Evergrande Real Estate Group Ltd. (3333), China’s biggest developer by sales volume, posted a 28 percent decline in 2012 underlying profit after the developer cut prices as the government implemented property curbs.
Profit excluding valuation gains or losses fell to 6.2 billion yuan ($1 billion) from 8.6 billion yuan, the company said in a statement to the Hong Kong stock exchange today. That compares with the 7.7 billion yuan median estimate of five analysts surveyed by Bloomberg. Revenue jumped 5.4 percent to 65.3 billion yuan.
Evergrande’s earnings declined as home prices were hit the most in China’s less affluent third-tier cities where the Guangzhou, southern China-based company focused its expansion last year. Prices in the eastern city of Wenzhou dropped 11 percent last month from a year ago, leading declines among 70 cities the government tracks.
“The developer had to cut prices to meet sales target last year,” Alan Jin, a Hong Kong-based property analyst at Mizuho Securities Asia Ltd., who has a neutral rating on the stock, said before today’s earnings. “While home prices recovered in major cities, the property markets of smaller cities which it focuses are still lagging behind.”
Evergrande sold a total of 15.5 million square meters (167 square feet) of properties during 2012, up 27 percent from a year earlier, the most among Chinese developers, it said today.
The company started marketing 58 new projects in 52 second and third tier cities last year, it said.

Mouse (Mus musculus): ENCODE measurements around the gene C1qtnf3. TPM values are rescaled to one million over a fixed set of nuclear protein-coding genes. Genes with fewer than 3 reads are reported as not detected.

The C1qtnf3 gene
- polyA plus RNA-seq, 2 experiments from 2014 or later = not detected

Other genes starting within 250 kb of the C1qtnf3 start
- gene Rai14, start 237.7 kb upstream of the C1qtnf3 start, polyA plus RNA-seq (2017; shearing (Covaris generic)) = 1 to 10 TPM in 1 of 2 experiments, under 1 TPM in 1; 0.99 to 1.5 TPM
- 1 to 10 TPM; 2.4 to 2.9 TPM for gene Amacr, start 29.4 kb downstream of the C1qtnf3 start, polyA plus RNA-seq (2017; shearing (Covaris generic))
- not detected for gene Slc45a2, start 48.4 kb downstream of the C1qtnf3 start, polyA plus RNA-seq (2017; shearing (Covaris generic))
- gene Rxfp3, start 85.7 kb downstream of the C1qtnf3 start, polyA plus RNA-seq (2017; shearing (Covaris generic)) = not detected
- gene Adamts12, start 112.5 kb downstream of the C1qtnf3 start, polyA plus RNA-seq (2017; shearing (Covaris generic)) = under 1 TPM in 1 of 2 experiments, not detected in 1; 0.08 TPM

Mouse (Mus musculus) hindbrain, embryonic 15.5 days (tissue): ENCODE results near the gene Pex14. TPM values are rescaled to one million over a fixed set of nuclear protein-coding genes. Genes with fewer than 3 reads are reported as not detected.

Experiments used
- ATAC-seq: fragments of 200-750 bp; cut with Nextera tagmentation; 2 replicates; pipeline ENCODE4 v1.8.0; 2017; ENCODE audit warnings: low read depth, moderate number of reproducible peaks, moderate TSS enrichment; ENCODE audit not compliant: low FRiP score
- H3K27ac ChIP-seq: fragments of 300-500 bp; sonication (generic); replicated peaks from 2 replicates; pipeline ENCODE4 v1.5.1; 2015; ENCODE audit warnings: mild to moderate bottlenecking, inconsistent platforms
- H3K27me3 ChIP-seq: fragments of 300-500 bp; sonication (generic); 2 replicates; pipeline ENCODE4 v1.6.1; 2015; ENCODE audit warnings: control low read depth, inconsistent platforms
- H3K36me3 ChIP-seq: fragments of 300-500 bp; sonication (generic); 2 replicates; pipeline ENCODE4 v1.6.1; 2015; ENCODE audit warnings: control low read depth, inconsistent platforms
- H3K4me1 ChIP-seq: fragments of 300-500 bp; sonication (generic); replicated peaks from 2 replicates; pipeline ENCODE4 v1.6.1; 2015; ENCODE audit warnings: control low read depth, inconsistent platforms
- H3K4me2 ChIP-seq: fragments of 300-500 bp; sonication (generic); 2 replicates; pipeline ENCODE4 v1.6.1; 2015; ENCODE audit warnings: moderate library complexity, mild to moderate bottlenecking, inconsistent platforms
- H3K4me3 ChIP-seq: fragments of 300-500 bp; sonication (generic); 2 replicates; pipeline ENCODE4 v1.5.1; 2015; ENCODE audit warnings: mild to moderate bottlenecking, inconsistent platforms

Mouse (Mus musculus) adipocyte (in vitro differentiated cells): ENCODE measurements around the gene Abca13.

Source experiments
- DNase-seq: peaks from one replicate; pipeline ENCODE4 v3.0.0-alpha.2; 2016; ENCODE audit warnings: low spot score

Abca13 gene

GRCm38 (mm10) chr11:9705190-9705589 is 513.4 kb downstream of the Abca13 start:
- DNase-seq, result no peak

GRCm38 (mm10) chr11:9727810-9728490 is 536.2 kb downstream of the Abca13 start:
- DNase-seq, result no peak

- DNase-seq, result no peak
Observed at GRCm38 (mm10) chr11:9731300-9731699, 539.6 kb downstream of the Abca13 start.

“The group will will maintain strong sales efforts from the beginning of the year, set more proactive internal sales targets monthly, and review and adjust specific sales policy according to market conditions at any time to ensure strong growth in annual contracted sales,” Chairman Hui Ka Yan said in the statement today.
The developer set the sales target of 100 billion yuan for the year, compared with 92.3 billion yuan in 2012, it said.
The company said in January that it plans to sell 1 billion shares at HK$4.35 each, and will use the proceeds to repay debt and for working capital.
China imposed its toughest curbs in a year on March 1, ordering the central bank to raise down-payment requirements and interest rates for second mortgages in cities with excessive price gains. It also enforced a property sales tax and told local governments with the biggest price pressures to tighten home-purchase limits.
Evergrande shares were unchanged at HK$3.49 at the close in Hong Kong. It has lost 18 percent this year.
The developer will not pay a final dividend.
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